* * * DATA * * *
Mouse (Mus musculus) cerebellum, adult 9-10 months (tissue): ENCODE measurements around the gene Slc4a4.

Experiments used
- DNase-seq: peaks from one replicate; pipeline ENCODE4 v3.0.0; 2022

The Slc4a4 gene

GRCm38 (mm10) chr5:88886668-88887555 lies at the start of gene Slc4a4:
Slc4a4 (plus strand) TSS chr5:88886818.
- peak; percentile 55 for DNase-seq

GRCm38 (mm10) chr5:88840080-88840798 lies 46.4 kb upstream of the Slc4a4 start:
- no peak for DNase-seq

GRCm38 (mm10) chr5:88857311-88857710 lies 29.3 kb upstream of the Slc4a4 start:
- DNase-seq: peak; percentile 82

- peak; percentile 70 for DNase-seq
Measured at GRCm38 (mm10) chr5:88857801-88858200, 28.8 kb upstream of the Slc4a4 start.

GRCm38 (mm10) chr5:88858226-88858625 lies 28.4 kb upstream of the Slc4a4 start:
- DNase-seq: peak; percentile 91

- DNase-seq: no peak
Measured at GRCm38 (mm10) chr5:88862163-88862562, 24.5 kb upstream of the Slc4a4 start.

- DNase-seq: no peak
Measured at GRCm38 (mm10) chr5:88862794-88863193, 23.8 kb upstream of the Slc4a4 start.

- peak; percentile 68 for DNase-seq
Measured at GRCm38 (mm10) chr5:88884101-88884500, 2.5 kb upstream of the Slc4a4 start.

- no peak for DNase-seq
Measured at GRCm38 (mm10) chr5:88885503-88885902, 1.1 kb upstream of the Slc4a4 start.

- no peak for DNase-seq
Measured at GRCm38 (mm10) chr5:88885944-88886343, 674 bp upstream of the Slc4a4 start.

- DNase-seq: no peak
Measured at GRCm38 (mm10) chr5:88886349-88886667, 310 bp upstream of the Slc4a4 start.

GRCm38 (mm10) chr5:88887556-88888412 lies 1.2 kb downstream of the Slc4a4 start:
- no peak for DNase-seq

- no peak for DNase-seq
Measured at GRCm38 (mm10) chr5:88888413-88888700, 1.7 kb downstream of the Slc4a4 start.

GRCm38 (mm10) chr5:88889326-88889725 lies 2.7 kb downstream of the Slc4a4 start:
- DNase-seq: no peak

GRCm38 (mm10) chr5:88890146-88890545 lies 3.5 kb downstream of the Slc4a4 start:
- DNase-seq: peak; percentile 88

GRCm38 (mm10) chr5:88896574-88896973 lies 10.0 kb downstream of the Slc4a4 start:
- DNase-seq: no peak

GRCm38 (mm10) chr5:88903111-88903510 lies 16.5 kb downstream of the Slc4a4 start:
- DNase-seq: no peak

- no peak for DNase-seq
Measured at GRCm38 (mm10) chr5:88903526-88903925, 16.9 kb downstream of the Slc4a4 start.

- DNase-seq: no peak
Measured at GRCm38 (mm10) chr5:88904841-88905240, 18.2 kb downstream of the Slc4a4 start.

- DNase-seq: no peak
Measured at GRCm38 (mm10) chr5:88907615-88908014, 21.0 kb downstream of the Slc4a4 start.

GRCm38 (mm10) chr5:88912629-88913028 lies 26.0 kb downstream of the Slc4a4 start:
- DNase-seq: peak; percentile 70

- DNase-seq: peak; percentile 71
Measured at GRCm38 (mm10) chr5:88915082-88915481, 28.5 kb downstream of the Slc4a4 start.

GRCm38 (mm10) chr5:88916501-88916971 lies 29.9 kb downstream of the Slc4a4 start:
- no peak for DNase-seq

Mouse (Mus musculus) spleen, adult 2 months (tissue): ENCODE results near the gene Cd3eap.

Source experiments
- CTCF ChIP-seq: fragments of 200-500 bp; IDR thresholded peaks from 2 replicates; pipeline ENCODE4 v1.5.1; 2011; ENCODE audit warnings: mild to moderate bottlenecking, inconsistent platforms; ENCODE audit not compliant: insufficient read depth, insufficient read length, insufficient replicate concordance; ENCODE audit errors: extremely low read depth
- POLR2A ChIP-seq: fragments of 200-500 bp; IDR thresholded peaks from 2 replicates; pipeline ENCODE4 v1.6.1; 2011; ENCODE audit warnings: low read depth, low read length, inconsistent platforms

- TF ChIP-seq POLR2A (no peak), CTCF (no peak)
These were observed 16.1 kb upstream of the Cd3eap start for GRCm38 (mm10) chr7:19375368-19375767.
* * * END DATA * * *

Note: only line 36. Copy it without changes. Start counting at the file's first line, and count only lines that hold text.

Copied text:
GRCm38 (mm10) chr5:88896574-88896973 lies 10.0 kb downstream of the Slc4a4 start: